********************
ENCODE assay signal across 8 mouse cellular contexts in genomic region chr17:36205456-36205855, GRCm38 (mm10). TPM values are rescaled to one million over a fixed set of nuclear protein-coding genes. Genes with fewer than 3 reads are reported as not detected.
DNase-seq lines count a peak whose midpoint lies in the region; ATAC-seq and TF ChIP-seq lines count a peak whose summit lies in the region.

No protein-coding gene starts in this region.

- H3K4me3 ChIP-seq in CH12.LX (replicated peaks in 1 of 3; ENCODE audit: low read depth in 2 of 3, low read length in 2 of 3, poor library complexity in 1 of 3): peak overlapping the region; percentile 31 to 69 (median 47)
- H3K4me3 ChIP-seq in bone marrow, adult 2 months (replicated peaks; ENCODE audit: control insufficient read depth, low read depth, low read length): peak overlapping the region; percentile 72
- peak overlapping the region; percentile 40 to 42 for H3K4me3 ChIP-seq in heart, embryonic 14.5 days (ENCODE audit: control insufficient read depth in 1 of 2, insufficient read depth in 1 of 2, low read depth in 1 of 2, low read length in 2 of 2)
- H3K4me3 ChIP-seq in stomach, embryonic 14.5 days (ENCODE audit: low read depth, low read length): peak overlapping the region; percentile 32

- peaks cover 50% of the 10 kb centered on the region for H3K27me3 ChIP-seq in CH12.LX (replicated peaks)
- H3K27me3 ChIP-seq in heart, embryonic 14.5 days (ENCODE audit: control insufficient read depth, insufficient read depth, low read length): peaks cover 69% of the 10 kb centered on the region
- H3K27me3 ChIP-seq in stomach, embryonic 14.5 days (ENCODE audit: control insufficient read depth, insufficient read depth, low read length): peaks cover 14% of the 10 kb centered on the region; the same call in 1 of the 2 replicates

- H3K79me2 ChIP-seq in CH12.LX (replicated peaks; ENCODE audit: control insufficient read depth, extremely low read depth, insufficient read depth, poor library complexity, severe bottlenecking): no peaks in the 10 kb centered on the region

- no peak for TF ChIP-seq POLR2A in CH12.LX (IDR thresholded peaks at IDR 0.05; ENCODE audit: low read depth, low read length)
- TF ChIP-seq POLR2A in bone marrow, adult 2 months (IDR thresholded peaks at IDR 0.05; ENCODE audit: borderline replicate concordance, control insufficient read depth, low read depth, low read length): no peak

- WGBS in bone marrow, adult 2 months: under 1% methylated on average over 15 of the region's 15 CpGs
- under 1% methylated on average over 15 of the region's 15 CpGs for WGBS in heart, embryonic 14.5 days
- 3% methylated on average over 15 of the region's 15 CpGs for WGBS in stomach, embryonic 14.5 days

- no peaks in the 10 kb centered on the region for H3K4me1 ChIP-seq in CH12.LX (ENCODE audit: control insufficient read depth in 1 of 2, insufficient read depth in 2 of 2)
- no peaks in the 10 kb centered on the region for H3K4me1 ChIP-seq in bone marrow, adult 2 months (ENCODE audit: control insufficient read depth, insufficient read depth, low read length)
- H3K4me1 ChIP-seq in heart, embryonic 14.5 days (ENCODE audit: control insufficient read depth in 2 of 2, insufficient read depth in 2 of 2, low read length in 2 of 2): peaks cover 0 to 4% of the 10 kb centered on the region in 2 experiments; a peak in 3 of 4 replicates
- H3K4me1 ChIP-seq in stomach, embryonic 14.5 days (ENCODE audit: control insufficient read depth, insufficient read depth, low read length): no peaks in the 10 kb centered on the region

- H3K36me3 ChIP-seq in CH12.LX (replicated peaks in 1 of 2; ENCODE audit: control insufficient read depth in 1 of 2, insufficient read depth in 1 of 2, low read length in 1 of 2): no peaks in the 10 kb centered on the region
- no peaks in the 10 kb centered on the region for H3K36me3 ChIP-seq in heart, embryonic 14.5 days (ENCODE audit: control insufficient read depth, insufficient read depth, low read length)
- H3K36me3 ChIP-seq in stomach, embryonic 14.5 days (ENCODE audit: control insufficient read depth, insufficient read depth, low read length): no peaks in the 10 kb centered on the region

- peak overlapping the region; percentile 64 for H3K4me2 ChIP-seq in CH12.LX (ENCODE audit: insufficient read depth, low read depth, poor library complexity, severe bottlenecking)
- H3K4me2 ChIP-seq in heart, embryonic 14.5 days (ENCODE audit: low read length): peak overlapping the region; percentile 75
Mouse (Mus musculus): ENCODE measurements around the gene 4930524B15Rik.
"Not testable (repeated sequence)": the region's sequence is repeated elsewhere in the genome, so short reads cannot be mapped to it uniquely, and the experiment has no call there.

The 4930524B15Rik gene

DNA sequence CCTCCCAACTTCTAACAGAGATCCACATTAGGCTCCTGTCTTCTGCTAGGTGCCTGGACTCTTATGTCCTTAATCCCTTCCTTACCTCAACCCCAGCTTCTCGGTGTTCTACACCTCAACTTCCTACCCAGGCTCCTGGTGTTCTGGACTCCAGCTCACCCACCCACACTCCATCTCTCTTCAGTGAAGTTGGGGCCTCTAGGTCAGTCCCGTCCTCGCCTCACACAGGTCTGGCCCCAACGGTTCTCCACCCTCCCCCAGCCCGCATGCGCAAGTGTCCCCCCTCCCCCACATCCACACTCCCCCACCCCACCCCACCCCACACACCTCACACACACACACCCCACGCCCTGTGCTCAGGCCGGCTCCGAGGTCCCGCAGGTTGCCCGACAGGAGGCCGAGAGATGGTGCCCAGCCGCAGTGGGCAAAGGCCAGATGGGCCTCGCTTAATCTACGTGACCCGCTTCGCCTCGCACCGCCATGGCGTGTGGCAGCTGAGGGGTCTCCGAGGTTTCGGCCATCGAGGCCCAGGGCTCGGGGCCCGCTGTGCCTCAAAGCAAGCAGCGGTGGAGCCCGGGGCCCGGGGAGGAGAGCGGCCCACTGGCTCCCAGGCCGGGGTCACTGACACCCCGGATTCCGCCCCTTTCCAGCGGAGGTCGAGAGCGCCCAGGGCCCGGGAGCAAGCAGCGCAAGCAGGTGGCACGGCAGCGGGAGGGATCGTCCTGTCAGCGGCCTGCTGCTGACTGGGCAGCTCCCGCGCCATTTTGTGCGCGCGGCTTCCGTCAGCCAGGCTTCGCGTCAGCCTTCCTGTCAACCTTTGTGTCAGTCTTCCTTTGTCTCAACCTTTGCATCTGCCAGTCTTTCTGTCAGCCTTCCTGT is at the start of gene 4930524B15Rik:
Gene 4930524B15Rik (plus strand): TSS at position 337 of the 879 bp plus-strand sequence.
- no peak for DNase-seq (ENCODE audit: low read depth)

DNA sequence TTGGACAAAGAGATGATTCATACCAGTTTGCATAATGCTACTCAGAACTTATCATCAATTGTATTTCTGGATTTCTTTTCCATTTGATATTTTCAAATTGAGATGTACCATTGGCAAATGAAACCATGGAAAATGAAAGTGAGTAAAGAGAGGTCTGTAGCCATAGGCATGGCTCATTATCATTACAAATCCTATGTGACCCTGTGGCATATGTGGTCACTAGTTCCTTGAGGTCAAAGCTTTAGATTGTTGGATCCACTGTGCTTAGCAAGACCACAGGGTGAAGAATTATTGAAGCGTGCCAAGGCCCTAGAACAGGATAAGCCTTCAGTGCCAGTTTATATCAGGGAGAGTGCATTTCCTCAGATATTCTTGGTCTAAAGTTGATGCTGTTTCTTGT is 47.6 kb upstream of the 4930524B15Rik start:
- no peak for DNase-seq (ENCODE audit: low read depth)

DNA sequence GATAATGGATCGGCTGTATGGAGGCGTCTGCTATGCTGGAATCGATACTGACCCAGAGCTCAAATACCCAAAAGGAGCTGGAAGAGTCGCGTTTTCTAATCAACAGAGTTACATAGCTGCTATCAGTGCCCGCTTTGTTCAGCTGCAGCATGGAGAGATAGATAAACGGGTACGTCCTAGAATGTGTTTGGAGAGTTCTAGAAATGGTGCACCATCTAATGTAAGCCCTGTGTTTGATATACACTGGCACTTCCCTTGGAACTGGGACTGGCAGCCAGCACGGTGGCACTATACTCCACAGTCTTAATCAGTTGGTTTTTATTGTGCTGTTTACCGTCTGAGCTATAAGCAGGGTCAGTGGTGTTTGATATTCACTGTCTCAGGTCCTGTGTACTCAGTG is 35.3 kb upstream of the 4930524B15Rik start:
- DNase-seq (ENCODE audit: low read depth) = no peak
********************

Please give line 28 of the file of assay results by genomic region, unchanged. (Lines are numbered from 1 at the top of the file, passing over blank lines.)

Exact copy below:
The 4930524B15Rik gene